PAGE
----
Leaving Jacksonville is always a little harder than you might think. First of all, and most importantly, it means saying, “see you later” to Kelly and her family; somehow that never gets easier. Also, no matter how hard we try, departing from Lamb’s Yacht Center never seems to go quite as smoothly as we would wish. Our plan was to borrow Carter for the night of January 20th, and to leave Lamb’s on Saturday with him, traveling a couple of hours down the St. John’s River before starting back onto the ICW and heading south the following day. Plans are nothing if not flexible, however, when boating in concerned. Workers that were supposed to show up on Thursday did not arrive on schedule due to the weather, which meant we weren’t ready to leave on Friday. We still borrowed Carter, though, and he, and we, had a great time together on his first ever all alone sleepover away from home.

IMG_2353The St. John’s River is colorful and diverse.  Here are cranes that unload containers from cargo ships.IMG_1298Pelicans are just such funny birds.  They are lined up watching us as if to ask what we are doing on their property.IMG_1307Just a little way down the river from the cruise ships and the cargo ships, this gentleman was throwing out crab pots.  He was joined by this pelican who took off from the bow of the boat when he found there were no snacks aboard.IMG_1309Arriving in St. Augustine.IMG_1315The beautiful light display in St. Augustine lasts from November 18th to January 31st.  We were so happy we decided to stay on the north side of the Bridge of Lions so we could enjoy the view at night.IMG_1319IMG_1324I love shrimp boats.  These two headed out the morning after we arrived in St. Augustine.

Monday arrived, and we expected to start out, but unfortunately, when John checked the engine room, he found one more item that needed to be attended to before we left. That maintenance taken care of, we started out Wednesday afternoon for the short trip to the marina at the Jacksonville Sports Complex. Once again, though, after being underway for only a few minutes, John entered the engine room and this time found that the shaft to one of the engines was out of alignment. Back to Lamb’s again! Finally we made a successful departure from the Yacht Center on January 26, and we were on our way. We spent the night at the downtown marina, then, the next day completed an easy and flawless trip to St. Augustine, where we spent two nights on a mooring right next to the beautiful downtown, still lit with countless lights for the holiday season.

IMG_2354Passing through the Bridge of Lions before sunrise was a beautiful sight.IMG_2359IMG_1325White pelicans congregating on a tiny island.IMG_1332Entering the marina at Daytona Beach we spotted these workers tearing down a bridge.  I just liked the lines and colors in these shots.IMG_1334

We left St. Augustine before sunrise Monday, January 29th, and traveled to Daytona Beach. While I really don’t like to be cold, I really do prefer to sit on the bow as we move along, and the days were just cold enough that I needed to be wrapped up in a fleece and a jacket. Still, with my cup of coffee to keep me warm, I braved the non-Florida-like temperatures and stayed outside most of the way.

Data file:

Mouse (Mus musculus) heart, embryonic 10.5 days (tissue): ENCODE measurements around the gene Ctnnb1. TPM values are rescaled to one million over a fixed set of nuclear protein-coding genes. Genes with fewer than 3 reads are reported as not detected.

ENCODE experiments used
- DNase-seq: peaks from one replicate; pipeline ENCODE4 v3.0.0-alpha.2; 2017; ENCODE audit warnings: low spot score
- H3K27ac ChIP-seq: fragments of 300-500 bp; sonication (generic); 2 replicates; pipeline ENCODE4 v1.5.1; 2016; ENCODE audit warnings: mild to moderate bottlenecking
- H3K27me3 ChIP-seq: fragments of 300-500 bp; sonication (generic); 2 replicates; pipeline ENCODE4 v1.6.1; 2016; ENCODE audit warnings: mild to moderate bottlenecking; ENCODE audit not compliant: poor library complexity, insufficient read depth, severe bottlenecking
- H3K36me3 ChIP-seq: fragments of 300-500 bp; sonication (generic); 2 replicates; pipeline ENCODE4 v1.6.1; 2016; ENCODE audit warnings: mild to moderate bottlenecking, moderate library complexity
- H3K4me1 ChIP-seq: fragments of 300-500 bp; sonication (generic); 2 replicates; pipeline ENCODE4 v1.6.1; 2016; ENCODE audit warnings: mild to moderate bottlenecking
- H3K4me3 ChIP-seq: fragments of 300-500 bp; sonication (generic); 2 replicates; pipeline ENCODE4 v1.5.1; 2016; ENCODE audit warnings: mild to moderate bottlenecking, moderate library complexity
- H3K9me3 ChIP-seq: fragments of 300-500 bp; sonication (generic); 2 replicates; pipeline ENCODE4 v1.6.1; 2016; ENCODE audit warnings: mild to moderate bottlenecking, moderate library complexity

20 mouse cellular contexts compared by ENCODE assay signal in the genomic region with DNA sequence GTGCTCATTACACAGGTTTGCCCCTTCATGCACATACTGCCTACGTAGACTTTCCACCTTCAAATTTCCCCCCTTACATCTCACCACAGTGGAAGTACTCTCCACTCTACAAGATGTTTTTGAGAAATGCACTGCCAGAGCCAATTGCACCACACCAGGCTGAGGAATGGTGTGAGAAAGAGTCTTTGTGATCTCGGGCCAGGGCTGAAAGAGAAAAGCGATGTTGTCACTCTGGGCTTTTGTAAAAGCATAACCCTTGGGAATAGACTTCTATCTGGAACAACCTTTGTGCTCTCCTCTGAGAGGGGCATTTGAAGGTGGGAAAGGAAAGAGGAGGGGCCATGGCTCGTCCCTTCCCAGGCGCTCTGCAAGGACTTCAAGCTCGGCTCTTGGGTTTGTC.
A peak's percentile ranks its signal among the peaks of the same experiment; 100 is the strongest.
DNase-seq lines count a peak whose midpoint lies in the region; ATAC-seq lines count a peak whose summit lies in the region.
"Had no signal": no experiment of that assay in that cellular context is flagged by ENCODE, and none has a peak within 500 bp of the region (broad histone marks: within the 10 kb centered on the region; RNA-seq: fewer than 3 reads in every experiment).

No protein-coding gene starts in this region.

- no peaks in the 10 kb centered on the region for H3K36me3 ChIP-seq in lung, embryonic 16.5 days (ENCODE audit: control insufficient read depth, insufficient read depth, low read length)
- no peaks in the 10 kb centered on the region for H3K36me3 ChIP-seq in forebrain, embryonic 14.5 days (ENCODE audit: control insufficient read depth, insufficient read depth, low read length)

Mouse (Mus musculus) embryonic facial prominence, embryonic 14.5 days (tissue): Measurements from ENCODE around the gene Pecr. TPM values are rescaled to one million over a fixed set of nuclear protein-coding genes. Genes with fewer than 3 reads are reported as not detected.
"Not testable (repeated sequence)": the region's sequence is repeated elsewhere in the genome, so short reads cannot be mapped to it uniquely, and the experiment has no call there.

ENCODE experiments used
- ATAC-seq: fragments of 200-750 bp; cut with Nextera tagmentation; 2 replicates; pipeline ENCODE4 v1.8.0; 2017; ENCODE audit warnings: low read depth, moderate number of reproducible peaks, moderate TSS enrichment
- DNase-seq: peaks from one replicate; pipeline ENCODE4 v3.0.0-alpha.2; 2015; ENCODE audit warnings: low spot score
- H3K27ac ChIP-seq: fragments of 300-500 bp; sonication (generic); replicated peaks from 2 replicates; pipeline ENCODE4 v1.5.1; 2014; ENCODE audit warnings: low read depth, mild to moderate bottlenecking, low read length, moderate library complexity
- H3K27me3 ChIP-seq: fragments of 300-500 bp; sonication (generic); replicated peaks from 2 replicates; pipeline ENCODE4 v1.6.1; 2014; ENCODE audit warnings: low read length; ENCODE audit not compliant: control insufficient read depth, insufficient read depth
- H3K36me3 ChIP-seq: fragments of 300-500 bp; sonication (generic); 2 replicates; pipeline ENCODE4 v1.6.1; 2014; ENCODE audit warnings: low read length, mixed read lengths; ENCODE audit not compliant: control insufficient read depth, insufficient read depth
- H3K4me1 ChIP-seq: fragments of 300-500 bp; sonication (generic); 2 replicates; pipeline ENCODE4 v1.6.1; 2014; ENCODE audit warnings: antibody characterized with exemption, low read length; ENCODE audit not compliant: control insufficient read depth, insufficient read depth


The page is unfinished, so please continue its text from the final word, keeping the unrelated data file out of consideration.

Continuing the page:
IMG_1336Our view of the wrath of Hurricane Irma has been only along the coastline, of course.  Here, on this stretch of the ICW, there was no doubt that Irma had passed by.IMG_1337IMG_1339These birds seem pretty happy with the situation.  I’m sure the homeowner is not!IMG_1340IMG_1341I’m guessing this boat isn’t getting much use these days.  It would be tough to get to it!IMG_1342IMG_1343You would have to swim to sit on this pretty dock.  IMG_1345Warning!  Do not walk this dock after happy hour!IMG_1354A successful launch of Falcon 9.  Next week is Falcon Heavy.  I wish we could have stayed to see it blast into the sky too.IMG_1359IMG_1364IMG_1370IMG_1384IMG_1387IMG_1392The bridge in Titusville is beautiful at night.IMG_1402The Super Blue Moon lit up the anchorage last night.IMG_1412

We were excited for Tuesday’s trip, as we were moving to Titusville, near the Kennedy Space Center, and a rocket launch was planned for the late afternoon. The ride to Titusville was cold and windy, and when we arrived at the mooring field where we had expected to stay, the seas were a little too rough for my liking. We quickly called the marina there and they thankfully had room for us to get a dock. Before long, we found that the launch had been scrubbed for mechanical reasons and was postponed until the next day. We decided to spend an extra night in Titusville to watch the launch, and we were rewarded with a great view under beautiful blue skies. To top it off, that big beautiful full moon lit our view of the water at night.

IMG_2373Cocoa Village, Fl.  Finally warm weather again!IMG_2374IMG_2376IMG_2377IMG_2380John loves to check out the hardware stores in towns.  This one had the biggest wrenches I have ever seen!

 

This morning, February 1st, we pulled out of the Titusville Marina and traveled just a few hours in finally warm 73-degree temperature to the Cocoa Village Marina in Cocoa, Florida. Cocoa Village is a pretty, historic place that is just across the street from the marina. There are shops and restaurants up and down the streets, and today we enjoyed a lovely lunch outside on the water, basking in the warmth and the beauty of the rooftop restaurant. Afterwards we enjoyed a nice walk through the village and checked out some of the shops along the way.